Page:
3. Put First Thing First, Principal Of Personal Management
What are the most important things in our life? Most of us always get distracted by trivial things like constantly checking social media, waking up late, or eating unhealthy food. Evaluate your habit, the way you do things daily. The number one problem in personal management is the inability to prioritize. The ability to really focus on what really matters in life.
The writer talks about 4 quadrants in time management;
1. Quadrant I
The writer called quadrant I “Crises” or “problems”. It is filled with both urgent and important that require immediate attention. An urgent matter like a phone call you have to take or endless work email you check all the time.
2. Quadrant II
This where things are “Urgent, but not important”. Quadrant II include exercise, creating a statement mission, eating healthy, building friendship and relationship with family and friends.
3. Quadrant III
Quadrant III is about “urgent and not important” things. These are things we can delegate to other people so we can work more effectively. Delegation such as home cores to each family member, instead of doing all by yourself.
4. Quadrant IV
Lastly, quadrant IV are things that are “not urgent and not important”. You will probably guess, checking social media for endless scrolling, watching TV shows, playing games and other unimportant things that have no value and waste your precious time.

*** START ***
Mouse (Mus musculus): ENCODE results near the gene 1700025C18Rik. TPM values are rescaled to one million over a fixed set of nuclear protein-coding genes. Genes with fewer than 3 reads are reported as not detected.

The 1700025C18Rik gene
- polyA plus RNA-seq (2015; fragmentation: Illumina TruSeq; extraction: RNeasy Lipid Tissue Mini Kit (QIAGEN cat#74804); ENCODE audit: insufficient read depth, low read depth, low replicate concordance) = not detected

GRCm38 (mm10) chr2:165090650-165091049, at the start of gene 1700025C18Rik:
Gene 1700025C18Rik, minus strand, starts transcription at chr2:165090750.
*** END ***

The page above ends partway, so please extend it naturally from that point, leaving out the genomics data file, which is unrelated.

Habit 3 also talks about how people usually try to manage their activities through a detailed daily schedule. The writer suggests that rather than making a daily to-do list, it is better for you to create a weekly goals list. Because when you follow a daily schedule and something comes up, it is easily ruining the entire schedule and you will find yourself not as eager on following your list of goals anymore. Whereas, with a weekly schedule, it can be more flexible. When an unexpected thing comes up, you can just move the assignment to another day, as long as your weekly goals are met.
In terms of delegation task, the writer has a great insight called stewards delegation. It is focusing on results instead of a method. stewards delegation involves a clear, up-front mutual understanding and commitment regarding expectation in these 5 area:
· Desired result: create a clear visualization of what kind of result you desired. Focus on the result, not the method. Spend time patiently with the person you delegate it to. Describe what kind of result you are expecting from the person.